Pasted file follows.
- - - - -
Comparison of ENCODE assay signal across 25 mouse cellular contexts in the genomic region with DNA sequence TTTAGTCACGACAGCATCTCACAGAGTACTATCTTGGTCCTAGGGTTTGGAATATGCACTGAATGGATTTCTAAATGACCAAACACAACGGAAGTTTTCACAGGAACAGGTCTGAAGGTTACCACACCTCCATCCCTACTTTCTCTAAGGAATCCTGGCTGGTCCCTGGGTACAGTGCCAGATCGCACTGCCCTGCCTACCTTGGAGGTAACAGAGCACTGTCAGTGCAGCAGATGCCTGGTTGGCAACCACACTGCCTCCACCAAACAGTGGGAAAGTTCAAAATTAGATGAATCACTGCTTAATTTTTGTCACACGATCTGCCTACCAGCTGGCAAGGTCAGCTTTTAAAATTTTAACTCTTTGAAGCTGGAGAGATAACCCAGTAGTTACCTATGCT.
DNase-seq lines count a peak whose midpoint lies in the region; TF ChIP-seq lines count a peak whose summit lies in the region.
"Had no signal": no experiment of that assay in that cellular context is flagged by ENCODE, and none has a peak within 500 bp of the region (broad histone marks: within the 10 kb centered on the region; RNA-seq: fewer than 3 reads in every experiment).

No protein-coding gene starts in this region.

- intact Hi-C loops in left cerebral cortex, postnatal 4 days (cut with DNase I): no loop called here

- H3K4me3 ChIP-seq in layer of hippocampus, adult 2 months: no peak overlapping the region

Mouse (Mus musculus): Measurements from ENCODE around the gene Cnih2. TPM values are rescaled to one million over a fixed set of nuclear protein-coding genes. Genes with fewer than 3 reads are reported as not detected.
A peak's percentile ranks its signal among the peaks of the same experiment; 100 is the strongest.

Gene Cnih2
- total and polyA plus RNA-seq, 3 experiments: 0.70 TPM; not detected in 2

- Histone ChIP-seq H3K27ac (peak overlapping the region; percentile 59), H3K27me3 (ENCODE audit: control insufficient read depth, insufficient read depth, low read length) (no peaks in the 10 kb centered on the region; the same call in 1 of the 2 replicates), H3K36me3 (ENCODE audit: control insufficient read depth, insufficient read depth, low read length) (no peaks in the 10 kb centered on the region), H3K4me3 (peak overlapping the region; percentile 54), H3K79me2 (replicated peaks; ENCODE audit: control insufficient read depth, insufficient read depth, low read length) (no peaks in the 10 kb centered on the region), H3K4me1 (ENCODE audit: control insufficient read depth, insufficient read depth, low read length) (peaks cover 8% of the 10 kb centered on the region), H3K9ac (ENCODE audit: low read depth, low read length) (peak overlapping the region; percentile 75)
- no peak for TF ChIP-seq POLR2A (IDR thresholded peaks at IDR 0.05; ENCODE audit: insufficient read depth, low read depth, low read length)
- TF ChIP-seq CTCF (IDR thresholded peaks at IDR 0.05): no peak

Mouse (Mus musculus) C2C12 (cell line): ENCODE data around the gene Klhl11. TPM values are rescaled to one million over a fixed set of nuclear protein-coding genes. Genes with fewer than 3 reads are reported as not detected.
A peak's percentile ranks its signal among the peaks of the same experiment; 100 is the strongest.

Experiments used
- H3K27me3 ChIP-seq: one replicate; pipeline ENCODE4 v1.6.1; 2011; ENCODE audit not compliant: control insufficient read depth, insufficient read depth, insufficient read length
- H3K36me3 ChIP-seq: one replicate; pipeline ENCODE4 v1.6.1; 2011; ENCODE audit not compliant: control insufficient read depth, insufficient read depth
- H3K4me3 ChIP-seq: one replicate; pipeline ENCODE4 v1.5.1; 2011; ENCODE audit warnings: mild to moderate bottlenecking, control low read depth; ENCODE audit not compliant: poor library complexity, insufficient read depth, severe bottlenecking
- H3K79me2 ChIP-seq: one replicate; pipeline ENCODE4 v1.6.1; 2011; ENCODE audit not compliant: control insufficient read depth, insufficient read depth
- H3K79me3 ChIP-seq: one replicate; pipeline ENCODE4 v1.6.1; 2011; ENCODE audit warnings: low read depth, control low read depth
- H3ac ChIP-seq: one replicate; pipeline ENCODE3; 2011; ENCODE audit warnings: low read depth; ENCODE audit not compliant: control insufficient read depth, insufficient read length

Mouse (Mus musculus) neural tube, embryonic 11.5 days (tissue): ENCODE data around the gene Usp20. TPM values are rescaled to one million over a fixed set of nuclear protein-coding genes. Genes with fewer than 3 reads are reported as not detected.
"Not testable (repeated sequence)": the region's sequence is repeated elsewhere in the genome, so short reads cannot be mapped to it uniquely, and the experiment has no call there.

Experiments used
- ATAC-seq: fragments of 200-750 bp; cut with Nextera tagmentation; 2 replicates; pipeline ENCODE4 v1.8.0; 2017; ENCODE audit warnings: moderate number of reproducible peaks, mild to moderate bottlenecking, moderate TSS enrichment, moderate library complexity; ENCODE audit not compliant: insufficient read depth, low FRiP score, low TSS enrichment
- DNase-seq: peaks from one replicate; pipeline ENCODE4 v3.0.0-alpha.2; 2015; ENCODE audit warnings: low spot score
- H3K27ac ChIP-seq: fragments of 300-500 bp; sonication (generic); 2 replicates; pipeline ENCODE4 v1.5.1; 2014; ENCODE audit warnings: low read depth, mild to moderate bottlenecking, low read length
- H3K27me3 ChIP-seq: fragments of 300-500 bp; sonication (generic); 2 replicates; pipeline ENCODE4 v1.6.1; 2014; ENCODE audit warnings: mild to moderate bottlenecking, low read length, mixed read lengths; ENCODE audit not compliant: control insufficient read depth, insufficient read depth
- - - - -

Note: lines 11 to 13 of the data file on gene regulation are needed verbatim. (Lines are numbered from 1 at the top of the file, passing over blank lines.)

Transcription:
- Histone ChIP-seq H3K27ac (peak overlapping the region; percentile 59), H3K27me3 (ENCODE audit: control insufficient read depth, insufficient read depth, low read length) (no peaks in the 10 kb centered on the region; the same call in 1 of the 2 replicates), H3K36me3 (ENCODE audit: control insufficient read depth, insufficient read depth, low read length) (no peaks in the 10 kb centered on the region), H3K4me3 (peak overlapping the region; percentile 54), H3K79me2 (replicated peaks; ENCODE audit: control insufficient read depth, insufficient read depth, low read length) (no peaks in the 10 kb centered on the region), H3K4me1 (ENCODE audit: control insufficient read depth, insufficient read depth, low read length) (peaks cover 8% of the 10 kb centered on the region), H3K9ac (ENCODE audit: low read depth, low read length) (peak overlapping the region; percentile 75)
- no peak for TF ChIP-seq POLR2A (IDR thresholded peaks at IDR 0.05; ENCODE audit: insufficient read depth, low read depth, low read length)
- TF ChIP-seq CTCF (IDR thresholded peaks at IDR 0.05): no peak